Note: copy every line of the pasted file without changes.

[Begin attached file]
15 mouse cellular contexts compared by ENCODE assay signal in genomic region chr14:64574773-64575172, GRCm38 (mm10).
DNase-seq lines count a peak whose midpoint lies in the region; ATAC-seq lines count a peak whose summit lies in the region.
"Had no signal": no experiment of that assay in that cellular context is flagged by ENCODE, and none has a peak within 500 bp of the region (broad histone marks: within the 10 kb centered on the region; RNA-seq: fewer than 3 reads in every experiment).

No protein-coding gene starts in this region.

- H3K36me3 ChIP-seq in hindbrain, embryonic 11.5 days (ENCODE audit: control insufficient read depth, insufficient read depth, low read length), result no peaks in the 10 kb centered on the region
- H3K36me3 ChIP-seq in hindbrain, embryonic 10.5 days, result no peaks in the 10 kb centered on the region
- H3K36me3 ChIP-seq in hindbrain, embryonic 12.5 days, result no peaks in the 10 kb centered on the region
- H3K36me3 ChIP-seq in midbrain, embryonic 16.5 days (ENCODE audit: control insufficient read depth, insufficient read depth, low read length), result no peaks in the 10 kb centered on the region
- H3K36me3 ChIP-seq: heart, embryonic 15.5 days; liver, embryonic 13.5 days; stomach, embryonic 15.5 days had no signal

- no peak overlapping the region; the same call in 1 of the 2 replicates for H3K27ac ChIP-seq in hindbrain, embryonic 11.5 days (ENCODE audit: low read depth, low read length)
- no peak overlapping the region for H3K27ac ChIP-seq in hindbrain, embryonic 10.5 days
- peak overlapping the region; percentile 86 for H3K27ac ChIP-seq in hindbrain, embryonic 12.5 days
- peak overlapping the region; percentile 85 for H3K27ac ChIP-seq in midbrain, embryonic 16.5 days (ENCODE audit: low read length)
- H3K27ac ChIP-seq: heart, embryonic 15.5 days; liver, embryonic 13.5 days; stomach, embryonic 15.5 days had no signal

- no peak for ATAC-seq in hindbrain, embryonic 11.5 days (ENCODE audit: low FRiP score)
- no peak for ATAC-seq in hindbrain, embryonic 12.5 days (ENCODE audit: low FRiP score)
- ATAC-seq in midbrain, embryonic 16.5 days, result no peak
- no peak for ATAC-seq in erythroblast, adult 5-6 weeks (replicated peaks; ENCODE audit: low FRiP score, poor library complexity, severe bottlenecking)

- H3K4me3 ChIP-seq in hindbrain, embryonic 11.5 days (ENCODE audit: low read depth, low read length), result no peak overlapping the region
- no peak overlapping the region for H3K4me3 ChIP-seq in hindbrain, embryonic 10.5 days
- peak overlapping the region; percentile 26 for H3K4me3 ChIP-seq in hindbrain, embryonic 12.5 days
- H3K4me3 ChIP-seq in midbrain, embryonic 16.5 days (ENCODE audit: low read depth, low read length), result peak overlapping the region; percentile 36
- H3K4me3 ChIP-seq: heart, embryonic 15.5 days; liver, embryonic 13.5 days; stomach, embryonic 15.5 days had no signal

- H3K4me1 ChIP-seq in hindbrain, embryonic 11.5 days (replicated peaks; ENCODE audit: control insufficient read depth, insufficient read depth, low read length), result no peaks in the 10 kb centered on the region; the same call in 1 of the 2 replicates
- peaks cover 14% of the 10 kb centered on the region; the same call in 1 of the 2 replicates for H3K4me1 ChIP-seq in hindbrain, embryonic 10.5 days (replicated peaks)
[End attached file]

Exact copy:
15 mouse cellular contexts compared by ENCODE assay signal in genomic region chr14:64574773-64575172, GRCm38 (mm10).
DNase-seq lines count a peak whose midpoint lies in the region; ATAC-seq lines count a peak whose summit lies in the region.
"Had no signal": no experiment of that assay in that cellular context is flagged by ENCODE, and none has a peak within 500 bp of the region (broad histone marks: within the 10 kb centered on the region; RNA-seq: fewer than 3 reads in every experiment).

No protein-coding gene starts in this region.

- H3K36me3 ChIP-seq in hindbrain, embryonic 11.5 days (ENCODE audit: control insufficient read depth, insufficient read depth, low read length), result no peaks in the 10 kb centered on the region
- H3K36me3 ChIP-seq in hindbrain, embryonic 10.5 days, result no peaks in the 10 kb centered on the region
- H3K36me3 ChIP-seq in hindbrain, embryonic 12.5 days, result no peaks in the 10 kb centered on the region
- H3K36me3 ChIP-seq in midbrain, embryonic 16.5 days (ENCODE audit: control insufficient read depth, insufficient read depth, low read length), result no peaks in the 10 kb centered on the region
- H3K36me3 ChIP-seq: heart, embryonic 15.5 days; liver, embryonic 13.5 days; stomach, embryonic 15.5 days had no signal

- no peak overlapping the region; the same call in 1 of the 2 replicates for H3K27ac ChIP-seq in hindbrain, embryonic 11.5 days (ENCODE audit: low read depth, low read length)
- no peak overlapping the region for H3K27ac ChIP-seq in hindbrain, embryonic 10.5 days
- peak overlapping the region; percentile 86 for H3K27ac ChIP-seq in hindbrain, embryonic 12.5 days
- peak overlapping the region; percentile 85 for H3K27ac ChIP-seq in midbrain, embryonic 16.5 days (ENCODE audit: low read length)
- H3K27ac ChIP-seq: heart, embryonic 15.5 days; liver, embryonic 13.5 days; stomach, embryonic 15.5 days had no signal

- no peak for ATAC-seq in hindbrain, embryonic 11.5 days (ENCODE audit: low FRiP score)
- no peak for ATAC-seq in hindbrain, embryonic 12.5 days (ENCODE audit: low FRiP score)
- ATAC-seq in midbrain, embryonic 16.5 days, result no peak
- no peak for ATAC-seq in erythroblast, adult 5-6 weeks (replicated peaks; ENCODE audit: low FRiP score, poor library complexity, severe bottlenecking)

- H3K4me3 ChIP-seq in hindbrain, embryonic 11.5 days (ENCODE audit: low read depth, low read length), result no peak overlapping the region
- no peak overlapping the region for H3K4me3 ChIP-seq in hindbrain, embryonic 10.5 days
- peak overlapping the region; percentile 26 for H3K4me3 ChIP-seq in hindbrain, embryonic 12.5 days
- H3K4me3 ChIP-seq in midbrain, embryonic 16.5 days (ENCODE audit: low read depth, low read length), result peak overlapping the region; percentile 36
- H3K4me3 ChIP-seq: heart, embryonic 15.5 days; liver, embryonic 13.5 days; stomach, embryonic 15.5 days had no signal

- H3K4me1 ChIP-seq in hindbrain, embryonic 11.5 days (replicated peaks; ENCODE audit: control insufficient read depth, insufficient read depth, low read length), result no peaks in the 10 kb centered on the region; the same call in 1 of the 2 replicates
- peaks cover 14% of the 10 kb centered on the region; the same call in 1 of the 2 replicates for H3K4me1 ChIP-seq in hindbrain, embryonic 10.5 days (replicated peaks)